Sunday, 10 February 2013

Facing the truth?

Here's the thing.  I see no light at the end of the tunnel.  With extinction rates, going through the roof, with phytoplankton in decline, with fish species on the verge of collapse and with our rubbish contaminating marine life.  With the arctic melting and corporations waitng to plunder the fish and fossil fuels which this exposes,with the ongoing ecocide of the Alberta Tar Sands, with our current "who dies with the best toys wins" paradigm I see no real hope. 
While there are some positives, such as a bacteria which may well prove vital, and our politicians finally addressing our exploitation of the marine ecosystem, I think the key issue is that there is no real challenge to our basic consumption model.  

There is no way that, with 7 billion of us on the planet, "consumption-lite" will do it.  Our windfarms, our eco-cars and our fairtrade silver still consume vast resources.  it is more than our livliehoods at stake. It is the lives of our children and all the other non-human individuals. 

As someone who has tried and continues to try the lifestyle approach, trying to live more simply and lower impact.  I have to face the fact that I am still part of the problem.  I still want my electricity and my computer and my water from the tap, my books and my Zapatista coffee. 

Our capitalist, industrial and urban society is the problem. and it will not stop.  I  do not believe that we have the time for a mass consciosness change.  I think that with ecosystems on the verge of collapse and global change looming, maybe the Deep Green Resistance have it right, maybe the time has come for us to fight for the future? 


  1. I just spent the weekend reading 'The Moneyless Manifesto' and have come a way feeling that consumption-lite, as you put it, is not likely to cut it. There is some small hope in such movements, but clearly most people (myself included I suspect) are just not ready for it.

  2. Goo. Yes I have been feeling very cynical and bleak (as I am sure you can tell) I Have been reading the Deep Green Resistance book and with the news and the govt "dash for gas" I am more and more of the opinion that the DGR are right and we must be militant. I do not see how else we will be able to face our children. This news today, for example does not give me much hope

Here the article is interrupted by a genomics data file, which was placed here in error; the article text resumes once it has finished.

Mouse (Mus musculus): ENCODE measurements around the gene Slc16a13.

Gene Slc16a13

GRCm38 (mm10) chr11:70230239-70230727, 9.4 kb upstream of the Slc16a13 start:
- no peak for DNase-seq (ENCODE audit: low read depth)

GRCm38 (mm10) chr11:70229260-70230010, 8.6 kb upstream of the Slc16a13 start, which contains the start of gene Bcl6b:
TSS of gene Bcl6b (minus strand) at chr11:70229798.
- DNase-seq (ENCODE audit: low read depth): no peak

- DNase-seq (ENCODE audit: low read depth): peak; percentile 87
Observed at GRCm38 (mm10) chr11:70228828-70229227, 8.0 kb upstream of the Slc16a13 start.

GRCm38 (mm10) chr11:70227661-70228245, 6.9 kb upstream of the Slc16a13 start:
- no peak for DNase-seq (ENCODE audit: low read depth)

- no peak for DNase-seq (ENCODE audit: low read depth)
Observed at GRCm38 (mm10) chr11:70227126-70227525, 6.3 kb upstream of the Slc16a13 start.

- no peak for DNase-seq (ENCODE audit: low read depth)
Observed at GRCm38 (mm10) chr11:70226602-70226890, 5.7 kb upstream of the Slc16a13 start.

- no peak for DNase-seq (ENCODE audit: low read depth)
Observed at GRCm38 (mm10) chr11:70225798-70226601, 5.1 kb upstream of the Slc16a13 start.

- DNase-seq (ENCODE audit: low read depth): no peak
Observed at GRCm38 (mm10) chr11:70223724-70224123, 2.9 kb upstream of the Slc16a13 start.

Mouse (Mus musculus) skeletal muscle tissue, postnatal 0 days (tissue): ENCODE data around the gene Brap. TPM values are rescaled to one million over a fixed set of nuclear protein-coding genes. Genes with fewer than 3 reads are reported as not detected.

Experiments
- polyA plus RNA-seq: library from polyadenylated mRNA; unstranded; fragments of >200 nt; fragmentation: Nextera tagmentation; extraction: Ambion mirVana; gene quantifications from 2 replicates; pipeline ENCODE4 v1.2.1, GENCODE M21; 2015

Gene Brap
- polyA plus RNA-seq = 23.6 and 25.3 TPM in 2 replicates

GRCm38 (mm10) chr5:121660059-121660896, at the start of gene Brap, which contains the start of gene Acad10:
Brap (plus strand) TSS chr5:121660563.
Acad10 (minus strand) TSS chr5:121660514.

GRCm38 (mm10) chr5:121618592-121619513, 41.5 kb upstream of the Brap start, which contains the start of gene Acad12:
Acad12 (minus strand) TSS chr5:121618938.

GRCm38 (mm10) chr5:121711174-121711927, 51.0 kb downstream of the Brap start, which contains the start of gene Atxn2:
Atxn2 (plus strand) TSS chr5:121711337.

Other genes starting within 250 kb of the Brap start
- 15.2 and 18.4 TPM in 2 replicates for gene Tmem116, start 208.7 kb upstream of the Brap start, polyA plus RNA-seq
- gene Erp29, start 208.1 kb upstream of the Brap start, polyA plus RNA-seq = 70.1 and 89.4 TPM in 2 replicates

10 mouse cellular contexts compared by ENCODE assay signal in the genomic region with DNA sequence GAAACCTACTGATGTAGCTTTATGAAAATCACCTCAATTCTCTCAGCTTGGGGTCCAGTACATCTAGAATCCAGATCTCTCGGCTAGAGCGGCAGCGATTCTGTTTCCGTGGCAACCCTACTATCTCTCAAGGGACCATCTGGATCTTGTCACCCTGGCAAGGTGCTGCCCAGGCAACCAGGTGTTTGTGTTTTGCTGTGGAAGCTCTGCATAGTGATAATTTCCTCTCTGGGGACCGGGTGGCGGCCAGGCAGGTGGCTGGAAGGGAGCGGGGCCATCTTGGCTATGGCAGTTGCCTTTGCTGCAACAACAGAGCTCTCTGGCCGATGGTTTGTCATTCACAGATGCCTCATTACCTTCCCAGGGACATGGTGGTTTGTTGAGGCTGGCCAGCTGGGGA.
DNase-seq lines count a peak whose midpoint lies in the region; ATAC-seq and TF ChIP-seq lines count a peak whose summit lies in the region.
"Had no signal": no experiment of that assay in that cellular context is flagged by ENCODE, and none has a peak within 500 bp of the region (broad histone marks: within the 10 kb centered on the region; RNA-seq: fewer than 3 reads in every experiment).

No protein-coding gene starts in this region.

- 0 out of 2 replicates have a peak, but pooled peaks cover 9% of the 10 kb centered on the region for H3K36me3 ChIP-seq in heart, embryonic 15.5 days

1. Mmm! Have you ever seen that video of Derrick Jensen retelling the Star Wars story? The one where all the nice people have positive thoughts and write polite letters to Darth Vader asking him if he would kindly not blow up their planet! Food for thought -you are clearly not alone.

  3. Goo I have seen Derek Jensen taliking about the Star Wars Story in the vid I posted a few posts back. I think the thing for me is when you look at history how often have thos in power willingly given it up? We often hear about Ghandi, but he wrote to Hitler asking him to stop.... The real issue for me is do we have time? I do not think that we have time for the "great turning" to come. if the oft quoted statistic of 200 species per day going extinct is true, can we wait? I look at the arctic melting with all the methane and the deforestation and all the other horrors we perpetrate in our genocidal war against nature. Then I look at the people around me and consider the corporate and government and I honestly think that we will not make the change in time. I think that militancy is our only chance.

  4. unsurprisingly, I suppose it appears that in the Loch Fitty case, SEPA went against the findings of its own experts to allow Scottish Coal to drain the loch and extend the St Ninians opencast mine
    and it is perhaps worth noting that the Loch is a place for fishing for Brown Trout and so perhaps the low water quality claim by SEPA is suspect. I suppose this relates to my point of corporate and state co-operation that quote atributed to Mussolini springs to mind about fascism being more properly called corporatism. When this sort of thing is going on how can we really have hope that our governments and the corporations will "see the light" and that is without even addressing the commodification of nature.
    I have to say it is always good to discuss with you Goo and also others, however bleak